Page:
Bloomington Herald-Times Articles
March 27, 2009
Which IU dorm is greenest?
Energy Challenge 2009 pits dorm against dorm to reduce environmental impact
By Dawn Hewitt
March 27, 2009
Better not sniff that Indiana University student: He or she might be cutting back on showers for the next few weeks to help out the Campus energy Challenge.
One year ago, Indiana University informatics master's students -- now alums -- David Roedl and Will Odom devised a plan to conserve energy and water use in campus halls of residence: a Web site comparing utility consumption in dorms. Their idea evolved into a competition that reduced the university's utility bills by $26,000, and won the internationally prestigious Interface Design category of the worldwide Imagine Cup student competition in Paris.
Their contributions to IU's first Campus Energy Challenge also prevented 801,454 pounds of carbon dioxide emissions, which is the equivalent of taking 67 cars off the road for one year.
Campus residents are at it again this year. The IU Energy Challenge 2009 started Wednesday, with 10 dorms and -- new this year -- several Greek houses participating.
How it works
The average April electricity and water use of each participating residence is calculated over a three-year period and serves as a baseline. During the four-week competition, IU's Utility Information Group will take meter readings at all abodes twice each week. The Web site will show up-to-date meter readings for each residence relative to its own baseline water and electric consumption.
The winner will show the greatest percent decrease in per capita electricity and water consumption against its own previous three-year average usage, as well as the greatest combined reduction of energy and water use.
The winner will be announced on April 19 during the SustainIU Earth Day event.
Mckenzie Beverage, a master's student in the School of Public Affairs, is coordinator of this year's Energy Challenge. She said she expects even more energy savings than last year.
"We have increased visibility of the competition this year through various avenues such as IUSTV, the IDS, the H-T, digital imaging screens and increased interaction with the residence hall managers and RAs. Last year's competition was hugely successful, but through this year's outreach efforts, we expect to see even greater results," Beverage said in an e-interview.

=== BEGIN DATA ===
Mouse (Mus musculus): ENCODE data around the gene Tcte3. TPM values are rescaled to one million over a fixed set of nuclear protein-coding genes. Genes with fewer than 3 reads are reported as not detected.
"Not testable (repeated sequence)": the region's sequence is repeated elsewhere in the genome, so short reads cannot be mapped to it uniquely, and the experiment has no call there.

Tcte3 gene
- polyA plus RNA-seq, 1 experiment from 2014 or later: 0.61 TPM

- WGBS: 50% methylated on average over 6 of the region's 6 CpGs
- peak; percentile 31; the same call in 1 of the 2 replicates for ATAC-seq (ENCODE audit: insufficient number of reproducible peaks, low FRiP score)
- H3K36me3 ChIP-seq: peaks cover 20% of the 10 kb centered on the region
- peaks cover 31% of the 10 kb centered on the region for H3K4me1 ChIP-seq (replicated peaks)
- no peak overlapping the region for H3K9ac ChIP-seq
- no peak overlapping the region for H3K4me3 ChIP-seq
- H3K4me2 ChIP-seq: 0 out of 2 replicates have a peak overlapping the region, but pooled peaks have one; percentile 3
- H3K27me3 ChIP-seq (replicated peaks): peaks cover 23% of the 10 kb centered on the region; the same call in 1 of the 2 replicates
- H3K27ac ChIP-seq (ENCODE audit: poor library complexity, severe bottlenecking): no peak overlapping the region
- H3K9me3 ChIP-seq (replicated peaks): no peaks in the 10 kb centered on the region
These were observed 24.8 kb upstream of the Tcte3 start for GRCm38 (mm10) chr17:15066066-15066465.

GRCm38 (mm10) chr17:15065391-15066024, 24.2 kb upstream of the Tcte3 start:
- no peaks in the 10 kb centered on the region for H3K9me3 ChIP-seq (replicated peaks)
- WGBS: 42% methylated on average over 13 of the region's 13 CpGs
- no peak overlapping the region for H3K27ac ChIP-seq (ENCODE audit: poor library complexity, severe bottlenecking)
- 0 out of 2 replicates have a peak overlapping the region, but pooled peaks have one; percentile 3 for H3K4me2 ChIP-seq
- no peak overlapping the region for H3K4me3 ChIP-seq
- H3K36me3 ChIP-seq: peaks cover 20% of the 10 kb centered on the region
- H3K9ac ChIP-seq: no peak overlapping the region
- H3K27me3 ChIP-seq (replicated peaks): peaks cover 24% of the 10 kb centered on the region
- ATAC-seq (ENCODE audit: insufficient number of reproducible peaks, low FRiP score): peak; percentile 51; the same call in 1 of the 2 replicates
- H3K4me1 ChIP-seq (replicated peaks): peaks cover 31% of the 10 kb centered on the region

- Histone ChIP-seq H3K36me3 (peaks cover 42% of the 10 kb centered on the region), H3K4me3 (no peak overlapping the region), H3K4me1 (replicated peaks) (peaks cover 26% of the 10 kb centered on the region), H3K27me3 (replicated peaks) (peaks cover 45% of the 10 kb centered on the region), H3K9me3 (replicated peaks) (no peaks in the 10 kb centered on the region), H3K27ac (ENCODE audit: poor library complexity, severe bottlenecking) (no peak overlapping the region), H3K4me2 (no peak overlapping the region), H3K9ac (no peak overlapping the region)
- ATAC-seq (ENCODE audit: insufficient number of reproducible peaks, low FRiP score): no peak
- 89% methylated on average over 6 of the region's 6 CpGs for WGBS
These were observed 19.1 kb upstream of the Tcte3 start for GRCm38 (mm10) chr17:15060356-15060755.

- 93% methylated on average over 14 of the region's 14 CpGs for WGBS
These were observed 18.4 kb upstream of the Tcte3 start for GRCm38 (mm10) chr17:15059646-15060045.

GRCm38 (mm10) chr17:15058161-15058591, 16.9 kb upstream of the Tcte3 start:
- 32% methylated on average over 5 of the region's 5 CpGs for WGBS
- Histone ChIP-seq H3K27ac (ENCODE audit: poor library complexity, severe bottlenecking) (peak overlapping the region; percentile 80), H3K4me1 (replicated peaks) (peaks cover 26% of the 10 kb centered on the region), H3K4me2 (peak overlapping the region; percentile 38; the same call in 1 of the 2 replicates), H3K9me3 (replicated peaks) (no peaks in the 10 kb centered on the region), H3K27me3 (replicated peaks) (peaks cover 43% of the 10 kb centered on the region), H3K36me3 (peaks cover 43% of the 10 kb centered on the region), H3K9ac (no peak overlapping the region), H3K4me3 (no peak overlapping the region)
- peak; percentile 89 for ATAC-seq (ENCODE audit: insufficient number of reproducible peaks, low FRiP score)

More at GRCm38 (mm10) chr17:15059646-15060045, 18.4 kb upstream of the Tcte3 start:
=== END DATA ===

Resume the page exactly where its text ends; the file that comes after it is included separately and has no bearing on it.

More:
But why should students care? Reducing energy consumption won't reduce their housing bill. The winning residents will get a giant cookout, Beverage said. Not a bad price for Residential Programs and Services to pay in exchange for many thousands of dollars saved on its energy bill.
"Our ultimate goal is to raise awareness about energy and water conservation. Not only is it fun to compete, but students are also taking a stand in doing the right thing," Beverage said. "It demonstrates the value of energy conservation to students, and eventually this will translate into lower housing costs, especially now that RPS sees the savings."
So shouldn't the students attempt to reduce their energy use every day?
"Of course, we encourage ongoing conservation," Beverage said. "As we get more buy-in from the administration and better metering technology, we will move towards a more expansive, continuous challenge. When we get there, the Energy Challenge will evolve out of a competition, and we will be able to use technology to inform everyday personal decision making."
Briscoe determined to win again
Sebrina Roach is president of Briscoe, the dorm that won the contest last year.
"We'll be encouraging Briscoe residents to conserve energy and water, not just to preserve our status (although we are pretty proud of ourselves for winning last year), but also because conserving energy is an easy way to support the Earth's environment," Roach said in e-mail. "We don't have any specific events planned to draw attention to the event, but we are making our residents aware of the event through fliers and word of mouth from student government representatives and resident assistants, and I think Briscoe residents will be happy and enthusiastic about participating in this year's Energy Challenge. Of course we'll win again! Briscoe is awesome!"
IU dimming campus lighting Saturday for Earth Hour
March 26, 2009
The lights will dim at 8:30 p.m. Saturday across the IU campus in observance of Earth Hour, a worldwide effort to show support for action on global climate change.
IU-Bloomington is one of 25 "flagship" campuses in the U.S., and between 8:30 p.m. and 9:30 p.m. Saturday, nonessential lighting will be turned out in classroom and office buildings, athletic facilities and in residential facilities.
"As the lights are dimmed in key campus areas, the members of the Indiana University community will show solidarity with millions around the world who are concerned about the deleterious effects of climate change," Karen Hanson, IU provost and executive vice president, said in a news release.
Here is what IU is plans to do for Earth Hour:
Turn off interior lights in classrooms and office buildings, as well as exterior lights that are not essential to public safety;
Cycle building chillers and air handlers Saturday night in order to increase energy savings;
Turn off nonessential lighting in Assembly Hall, University Gymnasium and in secured areas of Memorial Stadium;
Urge students in residence halls to turn out room lights and to gather at central locations to watch NCCAA tournament games or to participate in other activities.